I periodically post about valuable bonuses (often 50,000-100,000 miles) being offered when signing up for a credit card. A very common misconception of credit cards is that they ruin your credit. While that can be true if you don’t use credit wisely, they can actually improve your credit – and at the same time, be extremely profitable. So if you’re curious how credit cards affect your credit score, here’s my perspective.
First Things First
To begin, I am not a financial adviser, so I can’t guarantee any of the information below. I’m simply providing information about what I’ve learned through years and years of research, planning, and experience. You should consider your own personal situation and finances carefully, and consult a certified financial adviser with any questions. Now, with that being said, on to the good stuff…
Over the past 10 years or so, I’ve applied (and been approved) for many credit cards offering huge sign up bonuses. I can’t say I’ve kept track of an exact number, but I’ve earned somewhere around a million miles – and that’s relatively low compared to some folks. Many others earn several hundred thousand miles year after year…and those folks, along with yours truly, still maintain excellent credit scores. While I didn’t apply for any cards within 2 years of applying for a mortgage last year (keep reading for why it was 2 years), prior to applying for the mortgage, I have held around 20 different credit cards over the years, and still had no trouble getting approved for the lowest mortgage rate available at the time.
I typically apply for 4-5 cards each year, while some of the real heavy hitters apply for 6 or more cards every 6 months. When I started looking into earning miles with credit cards, I started out very slowly, and this is exactly what I would recommend to other folks. I would only apply for 1 or 2 cards a year, and have slowly built up to more.
How Credit Cards Affect Credit Scores
Overall, opening a new credit card will, at worst, have a minimal (2-5 point) impact on your credit score, and in reality, it can often increase your credit score. The numbers below come straight from the FICO website, and as you can see, by far the most important factor of a person’s credit score is simply their payment history. Paying credit cards and loans consistently is critical:
Applying for a new credit card does appear as a “pull” on your credit report (as the bank issuing the credit card wants to check to see if you’re responsible enough to be approved), so this pull can drop your score by a few points. The credit pull will show on your credit report for 2 years, but really only affects your score for the first 6 months or so – and this area of New Credit only makes up 10% of your overall credit score.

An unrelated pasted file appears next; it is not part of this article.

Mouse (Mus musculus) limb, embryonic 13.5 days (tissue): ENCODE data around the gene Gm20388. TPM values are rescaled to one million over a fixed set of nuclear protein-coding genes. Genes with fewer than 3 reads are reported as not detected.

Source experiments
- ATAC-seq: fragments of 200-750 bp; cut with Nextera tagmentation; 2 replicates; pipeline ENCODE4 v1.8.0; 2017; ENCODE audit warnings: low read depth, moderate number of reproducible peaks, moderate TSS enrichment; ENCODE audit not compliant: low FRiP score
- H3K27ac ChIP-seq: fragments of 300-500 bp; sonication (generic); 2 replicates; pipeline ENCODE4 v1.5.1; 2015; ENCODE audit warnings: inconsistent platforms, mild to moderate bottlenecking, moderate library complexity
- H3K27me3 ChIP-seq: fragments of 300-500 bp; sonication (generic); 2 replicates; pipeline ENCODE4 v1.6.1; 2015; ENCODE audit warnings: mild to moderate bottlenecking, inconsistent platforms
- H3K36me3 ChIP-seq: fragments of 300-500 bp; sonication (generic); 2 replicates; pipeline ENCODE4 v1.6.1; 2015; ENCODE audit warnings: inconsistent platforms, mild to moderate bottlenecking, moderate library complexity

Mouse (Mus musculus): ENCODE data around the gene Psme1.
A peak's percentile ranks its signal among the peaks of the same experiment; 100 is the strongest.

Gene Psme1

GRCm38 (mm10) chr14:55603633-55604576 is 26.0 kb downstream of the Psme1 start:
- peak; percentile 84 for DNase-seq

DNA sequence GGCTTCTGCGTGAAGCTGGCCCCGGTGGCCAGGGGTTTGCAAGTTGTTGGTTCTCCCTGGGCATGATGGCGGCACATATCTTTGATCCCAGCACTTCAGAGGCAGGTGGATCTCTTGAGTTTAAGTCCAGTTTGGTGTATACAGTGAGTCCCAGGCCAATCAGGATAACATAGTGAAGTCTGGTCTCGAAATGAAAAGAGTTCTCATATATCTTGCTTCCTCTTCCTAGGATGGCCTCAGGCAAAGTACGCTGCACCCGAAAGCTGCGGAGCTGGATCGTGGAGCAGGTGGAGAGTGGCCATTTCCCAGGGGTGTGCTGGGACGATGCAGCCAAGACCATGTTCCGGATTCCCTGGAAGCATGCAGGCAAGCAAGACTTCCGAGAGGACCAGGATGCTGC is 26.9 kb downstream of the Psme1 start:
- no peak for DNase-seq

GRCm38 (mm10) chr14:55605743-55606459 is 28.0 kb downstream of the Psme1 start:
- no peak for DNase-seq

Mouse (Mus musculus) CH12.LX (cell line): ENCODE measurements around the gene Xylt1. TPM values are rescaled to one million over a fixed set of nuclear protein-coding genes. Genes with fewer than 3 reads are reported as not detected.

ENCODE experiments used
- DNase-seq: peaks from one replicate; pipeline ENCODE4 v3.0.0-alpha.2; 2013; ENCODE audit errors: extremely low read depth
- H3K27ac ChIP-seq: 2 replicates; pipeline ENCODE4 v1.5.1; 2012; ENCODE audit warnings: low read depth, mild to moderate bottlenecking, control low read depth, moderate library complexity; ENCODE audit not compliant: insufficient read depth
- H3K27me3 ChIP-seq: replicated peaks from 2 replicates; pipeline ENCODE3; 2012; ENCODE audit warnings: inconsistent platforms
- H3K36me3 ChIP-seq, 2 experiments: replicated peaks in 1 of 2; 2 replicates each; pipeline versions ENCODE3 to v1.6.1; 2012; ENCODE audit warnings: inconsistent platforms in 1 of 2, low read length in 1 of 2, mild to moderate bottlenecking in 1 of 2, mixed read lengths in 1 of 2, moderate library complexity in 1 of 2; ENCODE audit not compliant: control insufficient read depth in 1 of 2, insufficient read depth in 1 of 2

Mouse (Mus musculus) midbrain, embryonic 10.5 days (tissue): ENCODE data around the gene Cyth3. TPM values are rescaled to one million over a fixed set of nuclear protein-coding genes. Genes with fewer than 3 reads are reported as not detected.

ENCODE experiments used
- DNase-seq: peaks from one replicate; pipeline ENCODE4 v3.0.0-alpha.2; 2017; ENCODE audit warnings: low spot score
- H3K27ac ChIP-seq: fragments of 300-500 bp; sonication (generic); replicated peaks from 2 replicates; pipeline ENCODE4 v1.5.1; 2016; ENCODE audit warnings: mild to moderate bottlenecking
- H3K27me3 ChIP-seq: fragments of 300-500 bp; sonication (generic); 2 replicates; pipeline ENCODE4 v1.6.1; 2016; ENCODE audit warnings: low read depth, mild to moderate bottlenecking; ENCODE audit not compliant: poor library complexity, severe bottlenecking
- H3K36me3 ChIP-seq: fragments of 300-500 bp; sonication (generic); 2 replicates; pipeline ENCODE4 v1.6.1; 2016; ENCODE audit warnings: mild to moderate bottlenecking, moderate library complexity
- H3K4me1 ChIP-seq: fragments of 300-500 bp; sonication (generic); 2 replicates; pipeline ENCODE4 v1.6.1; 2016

Clearly, there are many other factors that play into your overall score, such as your credit-to-debt ratio (shown above as Amounts Owed). If you currently have a single credit card with a $5,000 limit, and the current balance on that card is $1,000, you’re using 20% of your available credit. By opening an additional card, which might also have a $5,000 credit limit, your $1,000 balance now only represents 10% of your available credit being used. It makes logical sense that when your debt-to-credit ratio is high, you appear to be a riskier consumer (lowering your score)…while a lower ratio shows that you are responsible and a lower risk (increasing your score).
In the purely financial world, you know the famous advice: diversify your investments. Well, in the travel mile/point world, it’s no different. Since not every airline flies to every city/country, and not every hotel chain has a hotel in every location, having a diverse portfolio of miles/points allows you to easily put together a trip. In addition, since airlines (and to a lesser degree, hotels) limit the number of seats (or rooms) available for mileage redemption. Even if multiple airlines fly to your desired destination, one might have availability and one might not. Or it may even be that one airline has availability for outbound leg of the trip, and another airline has availability for the return flights. For these reasons, it can be enormously helpful to have a diverse portfolio of points.
If you haven’t already read my post comparing Airline Mile/Points Programs with Generic Points Programs (like Capital One), it’s definitely worth your time if you want to earn and use miles efficiently.
Which Cards Should You Apply For?
When it comes to deciding which card is best for you, you really want to consider your goal for using your miles. Do you want to use them primarily for trips within the US, like from Bangor, ME to Burbank, CA? Are you dying to go to Brussels, Belgium? Or are Bangkok or Buenos Aires on your Bucket List? Some airlines are better for domestic flights, while some are better for flights to Asia or South America. There are no hard and fast rules that apply to every situation….availability can vary, but I’ve outlined some very general guidelines of airline award availability in this introductory post, which will help you start to identify what program you might want to consider for building up your mileage balance.
There are tons of cards available through many, many different programs. This post on FlyerTalk is regularly updated with the best available offers for just about every card out there.
Hopefully it helps clear up some of the misconceptions of how credit cards affect your credit score. If you have any questions or need any clarification, feel free to post a message below!